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An engaging, eventful, history-based fantasy with realistic protagonists and an enjoyable, twist-filled plot.

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In this debut middle-grade novel, young siblings from the 21st century are mysteriously transported to ancient Egypt, where they find friendship and danger as they search for a way home.

John isn’t looking forward to summer vacation on his last day in the fourth grade. His family will be moving from Colorado to Maryland for his dad’s job. Unlike his big sister, Sarah, who is excited about the change, John is sure that he’ll be unhappy and friendless there. During one last mountain hike, the siblings stumble on a strange cave where a hieroglyph of an eye transports them to ancient Egypt. They meet Zachariah, a “brown-skinned boy, barefoot and bare chested, wearing a white kilt-like wrapping,” and find they are able to speak his language. The son of Imhotep, the king’s pyramid architect, Zack, as John and Sarah call him, invites the pair home. (The siblings tell the family they are shipwrecked refugees from a distant land.) Gartner seamlessly mixes history with fantasy in his well-crafted tale, integrating into the plot facts about pyramid engineering, gods and goddesses, housing, and food (the book includes a recipe for an ancient Egyptian dish). With emotional authenticity, Sarah’s ready acceptance of the adventure gives way to empathy for her younger brother’s homesickness and her own fears and doubts. John responds to their experience with disbelief, cautious acceptance, a desire to return to his own time, and analytic fascination—the stars in the Egyptian night sky are so abundant and bright, he reasons, because there’s no pollution. Respect for readers shows, too, in the author’s expressive language: “A lazy cloud” reclines against a lofty mountain pinnacle, “waiting for the sunset show”; Imhotep offers resonant assurance that friendships form with “shared experience and time.” And, after providing vivid encounters with scorpions, a tomb robber, a cobra, and a Nile crocodile, Gartner surprises readers with multiple plot twists having to do with an unsavory time traveler; concerns that the eye transport device could change history; news of a bizarre, anachronistic archaeological find; and a fun little kicker for an epilogue.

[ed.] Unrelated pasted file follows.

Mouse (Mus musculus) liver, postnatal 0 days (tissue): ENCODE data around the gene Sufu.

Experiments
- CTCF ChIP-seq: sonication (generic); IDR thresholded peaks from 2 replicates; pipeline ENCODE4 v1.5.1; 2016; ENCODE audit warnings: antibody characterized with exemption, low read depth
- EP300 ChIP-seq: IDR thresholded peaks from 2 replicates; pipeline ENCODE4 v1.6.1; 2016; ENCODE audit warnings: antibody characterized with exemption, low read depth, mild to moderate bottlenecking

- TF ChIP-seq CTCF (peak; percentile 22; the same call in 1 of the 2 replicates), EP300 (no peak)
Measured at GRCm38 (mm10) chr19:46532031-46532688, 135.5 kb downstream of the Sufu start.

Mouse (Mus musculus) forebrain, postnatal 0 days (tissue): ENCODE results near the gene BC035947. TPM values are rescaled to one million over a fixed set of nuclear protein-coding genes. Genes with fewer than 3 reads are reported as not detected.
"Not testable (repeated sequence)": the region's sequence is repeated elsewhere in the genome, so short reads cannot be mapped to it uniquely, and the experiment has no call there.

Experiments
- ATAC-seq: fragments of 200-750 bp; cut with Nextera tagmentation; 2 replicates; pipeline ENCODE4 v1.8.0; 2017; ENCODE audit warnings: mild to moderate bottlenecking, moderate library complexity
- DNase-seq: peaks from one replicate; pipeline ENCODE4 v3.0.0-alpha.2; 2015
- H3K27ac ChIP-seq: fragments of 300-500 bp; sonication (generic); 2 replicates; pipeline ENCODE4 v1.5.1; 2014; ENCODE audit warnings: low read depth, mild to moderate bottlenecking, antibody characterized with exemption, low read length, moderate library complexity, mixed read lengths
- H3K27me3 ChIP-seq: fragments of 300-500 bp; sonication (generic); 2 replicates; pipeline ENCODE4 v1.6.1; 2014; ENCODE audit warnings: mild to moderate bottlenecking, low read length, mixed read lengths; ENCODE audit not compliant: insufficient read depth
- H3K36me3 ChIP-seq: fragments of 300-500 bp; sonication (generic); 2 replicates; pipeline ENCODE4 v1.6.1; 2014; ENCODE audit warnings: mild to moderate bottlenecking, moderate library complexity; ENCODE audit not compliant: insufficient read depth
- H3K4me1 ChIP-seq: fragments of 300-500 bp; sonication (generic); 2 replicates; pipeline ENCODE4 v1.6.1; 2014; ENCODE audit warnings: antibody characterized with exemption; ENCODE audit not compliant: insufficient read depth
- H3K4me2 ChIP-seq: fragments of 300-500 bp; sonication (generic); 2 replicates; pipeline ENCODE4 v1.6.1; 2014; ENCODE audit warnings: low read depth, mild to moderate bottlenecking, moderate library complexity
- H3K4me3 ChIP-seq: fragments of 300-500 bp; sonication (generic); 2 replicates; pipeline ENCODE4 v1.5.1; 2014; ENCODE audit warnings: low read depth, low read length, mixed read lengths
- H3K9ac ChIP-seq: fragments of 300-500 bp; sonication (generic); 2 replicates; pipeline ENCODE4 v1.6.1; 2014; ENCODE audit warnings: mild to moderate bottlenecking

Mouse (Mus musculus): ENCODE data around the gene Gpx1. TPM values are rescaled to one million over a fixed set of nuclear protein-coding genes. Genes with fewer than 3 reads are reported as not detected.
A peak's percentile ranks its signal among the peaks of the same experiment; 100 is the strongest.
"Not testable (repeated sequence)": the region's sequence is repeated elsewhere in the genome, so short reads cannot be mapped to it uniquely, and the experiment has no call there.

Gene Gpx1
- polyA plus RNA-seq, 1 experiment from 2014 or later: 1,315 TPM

An engaging, eventful, history-based fantasy with realistic protagonists and an enjoyable, twist-filled plot.

Pub Date: Dec. 18, 2019

ISBN: 978-1-73415-521-1

Page Count: 280

Publisher: Crescent Vista Press

Review Posted Online: Jan. 16, 2020

Kirkus Reviews Issue: March 1, 2020

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Pub Date: March 31, 2000

ISBN: 0-06-028454-4

Page Count: 250

Publisher: HarperCollins

Review Posted Online: May 19, 2010

Kirkus Reviews Issue: Dec. 1, 1999

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Jake and Sam at the Empty Abbey

The Germans may have failed to destroy England, but this book hits its target.

Strong young characters, a solidly researched historical storyline and expressive illustrations work well here, as they did in Berten and Schott’s previous partnership (Littsie of Cincinnati, 2003).

Joining the ranks of books about children evacuated from London during World War II, Jake and Samantha, or Sam, ages 10 and 8, find themselves in Pevensey in 1940 under the care of the horrible Miss Bottomley. Sam is easily tired by her leg braces, a result of having polio, but Miss Bottomley still forces both children to do all the chores, remain outdoors for long hours in the cold, and barely gives them anything to eat. After one particularly bad morning, the siblings befriend both Miss Bottomley’s pet ferret, Fulham, and Brother Godric, a monk who maintains the ruins of the local abbey. Descriptions of life as an evacuee and the fear of German bombing are interspersed with tales of English history. Berten includes gas mask drills and home front guards while also covering the destruction of monasteries under Henry VIII, the problems of medieval lepers in England and more. Schott’s illustrations are well spaced, well envisioned and complement the text. The seemingly pat ending, in which medieval treasure is found and the children are reunited with their parents, is actually well researched. Fulham’s discovery of a secret area in the abbey is in character for the burrower, and British law does indeed allow for treasure hunters to be paid the full value of their finds. The only resolution that feels rushed and far-fetched is Miss Bottomley’s sudden turnaround of character after a childhood admirer professes his affection. Fans of the Chronicles of Narnia are rediscovering this era in history, and Berten, without the fantasy setting of the classic series, helps the reader find magic in exploring new settings and uncovering medieval history.

The Germans may have failed to destroy England, but this book hits its target.

Pub Date: N/A

ISBN: 978-0-9724421-1-4

Page Count: -

Publisher: N/A

Review Posted Online: May 23, 2010

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